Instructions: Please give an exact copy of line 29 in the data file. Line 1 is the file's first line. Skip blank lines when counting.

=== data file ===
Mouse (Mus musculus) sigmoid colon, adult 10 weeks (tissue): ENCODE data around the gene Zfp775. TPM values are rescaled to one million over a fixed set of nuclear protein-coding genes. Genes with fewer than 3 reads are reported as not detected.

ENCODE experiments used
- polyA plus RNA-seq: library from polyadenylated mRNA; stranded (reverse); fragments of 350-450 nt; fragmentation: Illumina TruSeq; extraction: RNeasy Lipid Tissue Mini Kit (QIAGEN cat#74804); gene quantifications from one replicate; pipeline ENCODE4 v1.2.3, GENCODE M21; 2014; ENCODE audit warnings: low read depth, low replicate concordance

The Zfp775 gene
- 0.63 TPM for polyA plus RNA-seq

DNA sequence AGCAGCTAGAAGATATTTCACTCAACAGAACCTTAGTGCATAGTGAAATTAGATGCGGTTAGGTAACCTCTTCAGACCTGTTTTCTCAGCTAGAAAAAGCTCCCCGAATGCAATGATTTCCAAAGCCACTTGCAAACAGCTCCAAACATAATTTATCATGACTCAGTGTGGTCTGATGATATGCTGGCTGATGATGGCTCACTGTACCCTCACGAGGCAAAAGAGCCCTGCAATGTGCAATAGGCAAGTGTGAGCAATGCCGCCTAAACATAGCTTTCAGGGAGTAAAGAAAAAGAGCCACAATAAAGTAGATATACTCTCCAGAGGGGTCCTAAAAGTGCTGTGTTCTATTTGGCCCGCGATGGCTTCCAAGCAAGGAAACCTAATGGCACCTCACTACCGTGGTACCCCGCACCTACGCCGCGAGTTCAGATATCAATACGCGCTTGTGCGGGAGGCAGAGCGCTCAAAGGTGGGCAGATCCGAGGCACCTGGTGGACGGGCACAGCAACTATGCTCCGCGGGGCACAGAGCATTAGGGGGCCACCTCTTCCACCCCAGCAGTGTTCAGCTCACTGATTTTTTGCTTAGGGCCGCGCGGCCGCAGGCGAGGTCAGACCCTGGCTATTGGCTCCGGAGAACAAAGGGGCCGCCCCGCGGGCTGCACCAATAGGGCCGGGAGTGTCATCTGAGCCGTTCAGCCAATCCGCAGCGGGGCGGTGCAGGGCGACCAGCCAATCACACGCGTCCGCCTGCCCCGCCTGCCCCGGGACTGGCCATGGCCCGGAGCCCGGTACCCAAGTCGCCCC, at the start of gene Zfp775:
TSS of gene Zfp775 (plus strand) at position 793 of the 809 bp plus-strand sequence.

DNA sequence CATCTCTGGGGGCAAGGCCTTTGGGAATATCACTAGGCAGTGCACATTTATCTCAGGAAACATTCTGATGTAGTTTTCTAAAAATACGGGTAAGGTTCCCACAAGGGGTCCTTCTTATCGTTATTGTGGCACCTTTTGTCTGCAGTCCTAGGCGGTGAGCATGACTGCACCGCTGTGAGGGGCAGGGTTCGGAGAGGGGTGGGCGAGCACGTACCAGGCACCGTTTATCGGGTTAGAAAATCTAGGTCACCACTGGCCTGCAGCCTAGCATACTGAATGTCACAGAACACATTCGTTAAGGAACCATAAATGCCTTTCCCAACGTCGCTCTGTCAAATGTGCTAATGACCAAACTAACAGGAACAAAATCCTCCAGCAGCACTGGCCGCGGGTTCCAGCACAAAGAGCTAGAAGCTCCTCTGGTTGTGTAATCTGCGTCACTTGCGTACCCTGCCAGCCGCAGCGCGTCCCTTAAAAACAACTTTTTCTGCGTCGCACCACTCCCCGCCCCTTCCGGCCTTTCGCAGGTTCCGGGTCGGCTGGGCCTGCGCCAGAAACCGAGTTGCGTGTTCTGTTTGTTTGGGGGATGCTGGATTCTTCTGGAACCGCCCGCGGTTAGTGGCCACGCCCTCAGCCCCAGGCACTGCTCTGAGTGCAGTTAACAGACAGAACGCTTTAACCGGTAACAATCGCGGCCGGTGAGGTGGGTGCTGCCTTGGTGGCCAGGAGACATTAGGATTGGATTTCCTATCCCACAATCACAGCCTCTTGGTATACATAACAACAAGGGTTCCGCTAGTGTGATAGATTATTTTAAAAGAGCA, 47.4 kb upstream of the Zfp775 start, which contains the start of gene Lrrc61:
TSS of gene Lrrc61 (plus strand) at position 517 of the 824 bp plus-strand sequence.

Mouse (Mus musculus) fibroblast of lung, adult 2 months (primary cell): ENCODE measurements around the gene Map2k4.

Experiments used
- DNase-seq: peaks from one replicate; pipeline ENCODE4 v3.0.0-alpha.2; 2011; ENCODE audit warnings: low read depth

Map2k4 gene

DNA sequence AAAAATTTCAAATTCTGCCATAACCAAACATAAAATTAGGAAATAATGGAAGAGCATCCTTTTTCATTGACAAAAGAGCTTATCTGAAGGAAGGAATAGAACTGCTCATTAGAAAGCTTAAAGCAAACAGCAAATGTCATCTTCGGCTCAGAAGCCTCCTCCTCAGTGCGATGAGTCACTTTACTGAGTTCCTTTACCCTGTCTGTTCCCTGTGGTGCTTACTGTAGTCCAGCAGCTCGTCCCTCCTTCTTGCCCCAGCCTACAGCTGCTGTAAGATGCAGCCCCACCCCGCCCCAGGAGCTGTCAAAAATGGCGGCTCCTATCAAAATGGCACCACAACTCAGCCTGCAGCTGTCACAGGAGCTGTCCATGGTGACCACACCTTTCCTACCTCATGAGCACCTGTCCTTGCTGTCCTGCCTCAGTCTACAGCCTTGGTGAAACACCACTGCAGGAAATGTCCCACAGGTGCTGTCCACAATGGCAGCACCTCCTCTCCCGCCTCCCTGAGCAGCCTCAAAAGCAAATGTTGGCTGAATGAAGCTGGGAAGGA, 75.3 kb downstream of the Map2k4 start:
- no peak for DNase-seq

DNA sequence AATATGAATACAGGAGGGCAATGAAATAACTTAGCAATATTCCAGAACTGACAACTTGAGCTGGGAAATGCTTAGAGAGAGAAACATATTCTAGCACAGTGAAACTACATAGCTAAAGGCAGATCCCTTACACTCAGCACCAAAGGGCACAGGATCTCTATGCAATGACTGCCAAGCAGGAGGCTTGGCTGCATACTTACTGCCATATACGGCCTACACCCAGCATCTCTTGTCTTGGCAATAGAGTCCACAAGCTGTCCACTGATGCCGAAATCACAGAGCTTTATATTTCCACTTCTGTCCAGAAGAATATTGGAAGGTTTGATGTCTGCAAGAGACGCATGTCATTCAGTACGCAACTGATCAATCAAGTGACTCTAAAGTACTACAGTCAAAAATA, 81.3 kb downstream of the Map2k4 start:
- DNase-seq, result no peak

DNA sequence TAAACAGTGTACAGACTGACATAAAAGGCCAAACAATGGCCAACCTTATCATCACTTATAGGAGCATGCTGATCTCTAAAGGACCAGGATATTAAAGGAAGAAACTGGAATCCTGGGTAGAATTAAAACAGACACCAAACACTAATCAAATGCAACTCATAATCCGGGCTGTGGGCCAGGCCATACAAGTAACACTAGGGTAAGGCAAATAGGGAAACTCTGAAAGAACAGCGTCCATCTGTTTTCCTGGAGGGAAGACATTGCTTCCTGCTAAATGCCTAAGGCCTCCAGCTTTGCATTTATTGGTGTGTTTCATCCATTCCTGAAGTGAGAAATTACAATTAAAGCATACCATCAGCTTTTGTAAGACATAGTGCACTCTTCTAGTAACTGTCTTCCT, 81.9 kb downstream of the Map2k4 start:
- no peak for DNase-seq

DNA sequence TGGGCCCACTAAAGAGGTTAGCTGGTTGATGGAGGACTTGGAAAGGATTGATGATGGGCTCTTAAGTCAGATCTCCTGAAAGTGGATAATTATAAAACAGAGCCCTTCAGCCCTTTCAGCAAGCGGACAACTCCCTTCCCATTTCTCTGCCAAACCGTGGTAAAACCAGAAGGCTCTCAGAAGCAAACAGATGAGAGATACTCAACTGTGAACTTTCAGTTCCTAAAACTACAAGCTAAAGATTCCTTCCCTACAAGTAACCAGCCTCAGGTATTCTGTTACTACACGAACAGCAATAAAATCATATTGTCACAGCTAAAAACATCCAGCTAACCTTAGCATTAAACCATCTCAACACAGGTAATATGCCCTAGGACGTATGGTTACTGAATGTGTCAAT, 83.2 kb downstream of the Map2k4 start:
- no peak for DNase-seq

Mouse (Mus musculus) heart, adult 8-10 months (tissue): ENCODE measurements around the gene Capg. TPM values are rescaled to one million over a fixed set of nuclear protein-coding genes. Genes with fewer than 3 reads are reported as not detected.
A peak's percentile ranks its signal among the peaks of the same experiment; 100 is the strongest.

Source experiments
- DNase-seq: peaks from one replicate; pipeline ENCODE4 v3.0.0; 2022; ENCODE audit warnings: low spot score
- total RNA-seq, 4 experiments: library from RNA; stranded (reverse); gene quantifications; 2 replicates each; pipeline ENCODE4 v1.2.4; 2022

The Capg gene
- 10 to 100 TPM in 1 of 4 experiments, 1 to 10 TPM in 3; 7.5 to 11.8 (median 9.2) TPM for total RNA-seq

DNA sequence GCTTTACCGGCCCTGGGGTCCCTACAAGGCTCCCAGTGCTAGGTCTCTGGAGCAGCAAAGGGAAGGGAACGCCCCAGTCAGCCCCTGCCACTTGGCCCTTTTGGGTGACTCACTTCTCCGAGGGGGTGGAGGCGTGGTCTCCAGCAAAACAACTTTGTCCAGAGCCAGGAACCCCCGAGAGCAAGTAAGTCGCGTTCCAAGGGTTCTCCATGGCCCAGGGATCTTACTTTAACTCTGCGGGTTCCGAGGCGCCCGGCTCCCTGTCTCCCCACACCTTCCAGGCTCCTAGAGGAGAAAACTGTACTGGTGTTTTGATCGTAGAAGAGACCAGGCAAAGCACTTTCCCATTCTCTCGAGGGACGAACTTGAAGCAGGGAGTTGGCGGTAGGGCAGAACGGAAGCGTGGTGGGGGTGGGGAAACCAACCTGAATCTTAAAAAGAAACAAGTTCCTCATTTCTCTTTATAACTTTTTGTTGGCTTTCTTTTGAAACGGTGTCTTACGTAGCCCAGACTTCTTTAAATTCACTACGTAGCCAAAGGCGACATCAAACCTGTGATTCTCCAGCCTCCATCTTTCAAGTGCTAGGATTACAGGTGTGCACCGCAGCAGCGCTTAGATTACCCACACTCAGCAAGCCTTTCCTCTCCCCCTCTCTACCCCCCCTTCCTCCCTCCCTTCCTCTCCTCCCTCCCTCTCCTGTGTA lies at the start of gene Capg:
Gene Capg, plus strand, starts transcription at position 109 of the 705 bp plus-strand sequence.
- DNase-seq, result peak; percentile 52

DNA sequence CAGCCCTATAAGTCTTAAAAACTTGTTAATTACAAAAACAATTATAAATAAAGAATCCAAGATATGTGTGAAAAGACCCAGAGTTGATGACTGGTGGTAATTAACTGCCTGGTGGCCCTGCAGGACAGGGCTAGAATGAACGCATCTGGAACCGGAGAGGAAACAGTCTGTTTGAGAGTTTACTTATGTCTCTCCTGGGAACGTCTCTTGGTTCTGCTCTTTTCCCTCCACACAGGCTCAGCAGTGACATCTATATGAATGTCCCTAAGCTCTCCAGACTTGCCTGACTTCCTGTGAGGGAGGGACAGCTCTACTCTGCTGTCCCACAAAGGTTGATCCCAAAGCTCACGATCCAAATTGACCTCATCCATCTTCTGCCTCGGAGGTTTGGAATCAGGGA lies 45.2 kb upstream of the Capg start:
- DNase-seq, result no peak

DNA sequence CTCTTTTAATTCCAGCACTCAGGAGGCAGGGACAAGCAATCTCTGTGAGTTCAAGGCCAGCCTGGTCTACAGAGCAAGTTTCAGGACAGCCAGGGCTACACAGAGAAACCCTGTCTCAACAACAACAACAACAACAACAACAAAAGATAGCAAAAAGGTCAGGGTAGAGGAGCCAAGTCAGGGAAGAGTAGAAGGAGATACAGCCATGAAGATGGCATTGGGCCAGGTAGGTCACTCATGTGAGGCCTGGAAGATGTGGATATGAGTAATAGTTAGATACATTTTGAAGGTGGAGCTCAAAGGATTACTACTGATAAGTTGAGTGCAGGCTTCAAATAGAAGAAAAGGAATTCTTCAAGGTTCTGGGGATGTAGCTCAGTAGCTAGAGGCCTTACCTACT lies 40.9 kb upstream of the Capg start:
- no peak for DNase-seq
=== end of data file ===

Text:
DNA sequence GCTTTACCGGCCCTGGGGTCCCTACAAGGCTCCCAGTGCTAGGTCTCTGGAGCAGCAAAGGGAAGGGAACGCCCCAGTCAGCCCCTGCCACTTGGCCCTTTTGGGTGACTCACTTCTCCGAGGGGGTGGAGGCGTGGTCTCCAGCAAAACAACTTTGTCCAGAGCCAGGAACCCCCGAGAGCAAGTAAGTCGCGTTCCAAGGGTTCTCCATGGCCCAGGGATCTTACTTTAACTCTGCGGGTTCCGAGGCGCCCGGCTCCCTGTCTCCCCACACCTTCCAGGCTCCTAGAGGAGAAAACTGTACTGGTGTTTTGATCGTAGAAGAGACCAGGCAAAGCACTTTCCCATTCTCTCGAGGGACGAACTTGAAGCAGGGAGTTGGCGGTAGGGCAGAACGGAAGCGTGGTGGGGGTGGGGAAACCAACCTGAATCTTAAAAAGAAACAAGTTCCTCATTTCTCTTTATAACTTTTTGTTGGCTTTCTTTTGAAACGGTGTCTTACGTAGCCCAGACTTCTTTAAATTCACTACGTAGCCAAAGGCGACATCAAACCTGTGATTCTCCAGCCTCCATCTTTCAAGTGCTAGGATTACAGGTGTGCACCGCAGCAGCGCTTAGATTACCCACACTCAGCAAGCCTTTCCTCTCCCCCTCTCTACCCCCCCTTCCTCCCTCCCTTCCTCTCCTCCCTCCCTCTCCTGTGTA lies at the start of gene Capg: